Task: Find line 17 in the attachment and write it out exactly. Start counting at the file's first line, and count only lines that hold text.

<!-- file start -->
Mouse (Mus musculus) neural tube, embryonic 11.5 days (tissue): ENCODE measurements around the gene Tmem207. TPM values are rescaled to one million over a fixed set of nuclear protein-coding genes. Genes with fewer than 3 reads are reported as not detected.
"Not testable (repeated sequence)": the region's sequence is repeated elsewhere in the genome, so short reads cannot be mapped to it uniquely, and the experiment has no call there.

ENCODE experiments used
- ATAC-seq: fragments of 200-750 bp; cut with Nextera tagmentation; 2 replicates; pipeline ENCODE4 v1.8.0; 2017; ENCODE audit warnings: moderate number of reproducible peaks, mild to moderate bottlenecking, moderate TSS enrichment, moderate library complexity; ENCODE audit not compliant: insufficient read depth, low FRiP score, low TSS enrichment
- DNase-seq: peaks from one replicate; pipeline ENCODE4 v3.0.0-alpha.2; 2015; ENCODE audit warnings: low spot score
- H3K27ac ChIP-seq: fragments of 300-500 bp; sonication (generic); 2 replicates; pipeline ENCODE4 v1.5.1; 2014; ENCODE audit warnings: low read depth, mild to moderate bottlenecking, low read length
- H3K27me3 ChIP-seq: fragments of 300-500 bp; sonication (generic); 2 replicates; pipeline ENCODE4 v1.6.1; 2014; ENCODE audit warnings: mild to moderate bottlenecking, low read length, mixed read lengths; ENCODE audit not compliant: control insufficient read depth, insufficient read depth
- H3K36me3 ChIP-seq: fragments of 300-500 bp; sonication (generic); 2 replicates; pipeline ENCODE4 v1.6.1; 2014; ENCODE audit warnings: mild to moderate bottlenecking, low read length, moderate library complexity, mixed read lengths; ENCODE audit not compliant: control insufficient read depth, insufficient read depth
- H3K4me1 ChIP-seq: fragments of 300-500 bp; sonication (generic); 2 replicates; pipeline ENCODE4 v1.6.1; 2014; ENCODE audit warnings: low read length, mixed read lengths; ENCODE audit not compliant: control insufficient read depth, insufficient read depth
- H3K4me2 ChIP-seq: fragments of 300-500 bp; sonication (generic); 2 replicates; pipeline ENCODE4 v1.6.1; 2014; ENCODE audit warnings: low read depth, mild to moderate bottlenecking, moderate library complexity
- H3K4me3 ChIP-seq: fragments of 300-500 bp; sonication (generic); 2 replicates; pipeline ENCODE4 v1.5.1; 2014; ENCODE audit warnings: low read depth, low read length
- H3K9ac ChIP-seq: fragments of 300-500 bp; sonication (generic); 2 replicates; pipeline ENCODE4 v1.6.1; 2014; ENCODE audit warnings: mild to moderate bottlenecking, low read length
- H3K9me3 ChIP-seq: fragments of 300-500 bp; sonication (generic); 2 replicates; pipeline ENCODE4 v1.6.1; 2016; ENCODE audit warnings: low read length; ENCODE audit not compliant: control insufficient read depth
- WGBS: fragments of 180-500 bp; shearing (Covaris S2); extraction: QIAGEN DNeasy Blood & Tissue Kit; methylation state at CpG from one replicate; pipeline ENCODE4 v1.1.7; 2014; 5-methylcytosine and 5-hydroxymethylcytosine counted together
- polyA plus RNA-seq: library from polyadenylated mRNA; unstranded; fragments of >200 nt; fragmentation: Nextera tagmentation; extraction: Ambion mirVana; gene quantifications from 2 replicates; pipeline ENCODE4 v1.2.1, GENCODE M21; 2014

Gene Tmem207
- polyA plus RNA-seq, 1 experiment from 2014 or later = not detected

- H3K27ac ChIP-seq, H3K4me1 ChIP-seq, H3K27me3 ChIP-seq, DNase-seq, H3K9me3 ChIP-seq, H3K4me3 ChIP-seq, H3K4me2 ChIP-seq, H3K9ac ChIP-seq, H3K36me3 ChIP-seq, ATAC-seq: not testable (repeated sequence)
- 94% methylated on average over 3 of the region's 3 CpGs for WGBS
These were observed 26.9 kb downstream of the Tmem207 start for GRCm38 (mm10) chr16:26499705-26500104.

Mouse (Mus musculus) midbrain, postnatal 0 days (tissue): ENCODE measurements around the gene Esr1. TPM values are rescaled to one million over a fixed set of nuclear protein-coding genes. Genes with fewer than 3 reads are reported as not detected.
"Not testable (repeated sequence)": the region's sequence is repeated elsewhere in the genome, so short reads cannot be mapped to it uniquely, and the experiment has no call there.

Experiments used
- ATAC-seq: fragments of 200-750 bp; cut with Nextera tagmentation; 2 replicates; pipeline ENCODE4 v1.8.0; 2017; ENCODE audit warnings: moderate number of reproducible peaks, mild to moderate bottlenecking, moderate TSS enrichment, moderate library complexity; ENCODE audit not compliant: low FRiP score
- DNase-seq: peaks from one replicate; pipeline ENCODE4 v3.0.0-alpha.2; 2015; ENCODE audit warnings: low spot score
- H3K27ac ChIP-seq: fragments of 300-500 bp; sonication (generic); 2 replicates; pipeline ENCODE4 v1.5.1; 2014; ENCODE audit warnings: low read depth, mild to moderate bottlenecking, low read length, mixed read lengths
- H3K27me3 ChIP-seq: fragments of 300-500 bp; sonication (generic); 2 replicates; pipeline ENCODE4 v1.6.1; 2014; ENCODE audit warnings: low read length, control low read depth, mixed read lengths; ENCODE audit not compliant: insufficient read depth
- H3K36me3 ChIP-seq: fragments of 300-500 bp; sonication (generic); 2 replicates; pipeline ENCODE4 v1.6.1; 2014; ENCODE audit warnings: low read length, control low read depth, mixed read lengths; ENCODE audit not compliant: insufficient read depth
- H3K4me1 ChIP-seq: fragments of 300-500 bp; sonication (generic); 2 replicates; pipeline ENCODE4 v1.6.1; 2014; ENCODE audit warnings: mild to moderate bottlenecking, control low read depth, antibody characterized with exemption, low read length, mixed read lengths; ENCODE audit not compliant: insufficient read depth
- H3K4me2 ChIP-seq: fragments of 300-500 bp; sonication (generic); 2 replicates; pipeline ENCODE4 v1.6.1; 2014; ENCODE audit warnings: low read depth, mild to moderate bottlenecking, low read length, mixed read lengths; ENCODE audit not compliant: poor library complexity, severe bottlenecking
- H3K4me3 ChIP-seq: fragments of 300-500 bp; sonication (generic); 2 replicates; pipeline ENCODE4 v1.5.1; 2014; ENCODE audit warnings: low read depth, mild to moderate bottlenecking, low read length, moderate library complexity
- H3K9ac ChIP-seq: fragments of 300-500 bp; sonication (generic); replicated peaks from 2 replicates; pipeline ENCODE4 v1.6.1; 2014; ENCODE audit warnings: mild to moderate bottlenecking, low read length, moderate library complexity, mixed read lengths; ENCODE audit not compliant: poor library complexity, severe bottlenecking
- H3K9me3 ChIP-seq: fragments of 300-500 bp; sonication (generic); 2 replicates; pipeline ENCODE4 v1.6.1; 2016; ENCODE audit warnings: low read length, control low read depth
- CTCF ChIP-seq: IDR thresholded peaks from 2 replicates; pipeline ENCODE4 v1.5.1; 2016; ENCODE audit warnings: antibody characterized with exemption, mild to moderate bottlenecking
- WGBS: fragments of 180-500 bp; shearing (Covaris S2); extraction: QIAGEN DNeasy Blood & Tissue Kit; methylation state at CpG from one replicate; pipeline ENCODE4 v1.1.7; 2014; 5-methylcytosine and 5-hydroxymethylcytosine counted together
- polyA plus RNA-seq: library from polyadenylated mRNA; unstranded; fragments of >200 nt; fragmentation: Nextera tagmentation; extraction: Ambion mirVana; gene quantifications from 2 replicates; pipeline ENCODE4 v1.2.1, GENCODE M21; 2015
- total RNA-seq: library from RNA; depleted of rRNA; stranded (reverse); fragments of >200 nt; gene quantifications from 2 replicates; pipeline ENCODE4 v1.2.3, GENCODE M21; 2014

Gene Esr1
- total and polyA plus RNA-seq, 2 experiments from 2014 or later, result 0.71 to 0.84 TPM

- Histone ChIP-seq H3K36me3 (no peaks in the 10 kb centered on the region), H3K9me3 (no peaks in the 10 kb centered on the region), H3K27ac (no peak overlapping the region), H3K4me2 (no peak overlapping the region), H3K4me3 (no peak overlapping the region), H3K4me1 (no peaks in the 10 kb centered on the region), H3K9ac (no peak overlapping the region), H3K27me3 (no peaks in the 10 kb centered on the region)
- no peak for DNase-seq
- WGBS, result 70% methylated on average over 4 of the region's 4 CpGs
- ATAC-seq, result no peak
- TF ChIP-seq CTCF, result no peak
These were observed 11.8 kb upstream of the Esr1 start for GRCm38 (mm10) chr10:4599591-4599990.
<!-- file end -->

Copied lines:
- polyA plus RNA-seq, 1 experiment from 2014 or later = not detected